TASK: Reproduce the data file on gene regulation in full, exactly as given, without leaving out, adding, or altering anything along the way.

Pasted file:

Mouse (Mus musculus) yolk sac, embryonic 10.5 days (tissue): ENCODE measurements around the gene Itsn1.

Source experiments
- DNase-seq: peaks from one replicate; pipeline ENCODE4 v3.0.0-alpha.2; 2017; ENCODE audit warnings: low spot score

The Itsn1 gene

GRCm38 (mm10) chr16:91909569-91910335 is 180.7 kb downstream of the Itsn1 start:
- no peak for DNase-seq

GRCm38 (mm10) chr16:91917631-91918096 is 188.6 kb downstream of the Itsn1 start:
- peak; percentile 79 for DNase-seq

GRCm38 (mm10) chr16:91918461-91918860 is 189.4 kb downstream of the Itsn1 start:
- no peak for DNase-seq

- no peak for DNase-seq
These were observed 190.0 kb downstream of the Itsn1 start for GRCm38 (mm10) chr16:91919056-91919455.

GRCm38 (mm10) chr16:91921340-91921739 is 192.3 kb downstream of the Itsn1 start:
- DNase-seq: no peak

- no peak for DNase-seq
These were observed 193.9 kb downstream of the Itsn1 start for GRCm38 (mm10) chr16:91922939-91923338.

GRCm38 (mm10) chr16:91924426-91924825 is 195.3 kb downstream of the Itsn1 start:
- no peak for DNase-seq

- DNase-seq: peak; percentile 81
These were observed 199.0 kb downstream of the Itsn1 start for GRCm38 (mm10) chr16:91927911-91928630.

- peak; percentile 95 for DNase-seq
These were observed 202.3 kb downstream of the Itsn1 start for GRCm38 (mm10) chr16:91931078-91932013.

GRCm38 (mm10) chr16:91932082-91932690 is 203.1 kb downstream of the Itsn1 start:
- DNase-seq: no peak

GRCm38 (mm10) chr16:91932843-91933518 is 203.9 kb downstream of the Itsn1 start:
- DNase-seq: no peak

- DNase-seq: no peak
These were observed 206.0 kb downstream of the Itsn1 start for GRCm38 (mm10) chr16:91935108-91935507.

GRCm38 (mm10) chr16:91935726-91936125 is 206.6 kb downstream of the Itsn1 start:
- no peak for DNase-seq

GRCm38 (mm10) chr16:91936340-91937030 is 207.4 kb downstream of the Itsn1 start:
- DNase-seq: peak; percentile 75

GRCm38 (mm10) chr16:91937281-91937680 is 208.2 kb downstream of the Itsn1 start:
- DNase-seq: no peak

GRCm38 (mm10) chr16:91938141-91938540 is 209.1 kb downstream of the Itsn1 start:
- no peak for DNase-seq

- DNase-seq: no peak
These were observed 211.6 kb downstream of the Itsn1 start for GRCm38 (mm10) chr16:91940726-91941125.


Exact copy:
Mouse (Mus musculus) yolk sac, embryonic 10.5 days (tissue): ENCODE measurements around the gene Itsn1.

Source experiments
- DNase-seq: peaks from one replicate; pipeline ENCODE4 v3.0.0-alpha.2; 2017; ENCODE audit warnings: low spot score

The Itsn1 gene

GRCm38 (mm10) chr16:91909569-91910335 is 180.7 kb downstream of the Itsn1 start:
- no peak for DNase-seq

GRCm38 (mm10) chr16:91917631-91918096 is 188.6 kb downstream of the Itsn1 start:
- peak; percentile 79 for DNase-seq

GRCm38 (mm10) chr16:91918461-91918860 is 189.4 kb downstream of the Itsn1 start:
- no peak for DNase-seq

- no peak for DNase-seq
These were observed 190.0 kb downstream of the Itsn1 start for GRCm38 (mm10) chr16:91919056-91919455.

GRCm38 (mm10) chr16:91921340-91921739 is 192.3 kb downstream of the Itsn1 start:
- DNase-seq: no peak

- no peak for DNase-seq
These were observed 193.9 kb downstream of the Itsn1 start for GRCm38 (mm10) chr16:91922939-91923338.

GRCm38 (mm10) chr16:91924426-91924825 is 195.3 kb downstream of the Itsn1 start:
- no peak for DNase-seq

- DNase-seq: peak; percentile 81
These were observed 199.0 kb downstream of the Itsn1 start for GRCm38 (mm10) chr16:91927911-91928630.

- peak; percentile 95 for DNase-seq
These were observed 202.3 kb downstream of the Itsn1 start for GRCm38 (mm10) chr16:91931078-91932013.

GRCm38 (mm10) chr16:91932082-91932690 is 203.1 kb downstream of the Itsn1 start:
- DNase-seq: no peak

GRCm38 (mm10) chr16:91932843-91933518 is 203.9 kb downstream of the Itsn1 start:
- DNase-seq: no peak

- DNase-seq: no peak
These were observed 206.0 kb downstream of the Itsn1 start for GRCm38 (mm10) chr16:91935108-91935507.

GRCm38 (mm10) chr16:91935726-91936125 is 206.6 kb downstream of the Itsn1 start:
- no peak for DNase-seq

GRCm38 (mm10) chr16:91936340-91937030 is 207.4 kb downstream of the Itsn1 start:
- DNase-seq: peak; percentile 75

GRCm38 (mm10) chr16:91937281-91937680 is 208.2 kb downstream of the Itsn1 start:
- DNase-seq: no peak

GRCm38 (mm10) chr16:91938141-91938540 is 209.1 kb downstream of the Itsn1 start:
- no peak for DNase-seq

- DNase-seq: no peak
These were observed 211.6 kb downstream of the Itsn1 start for GRCm38 (mm10) chr16:91940726-91941125.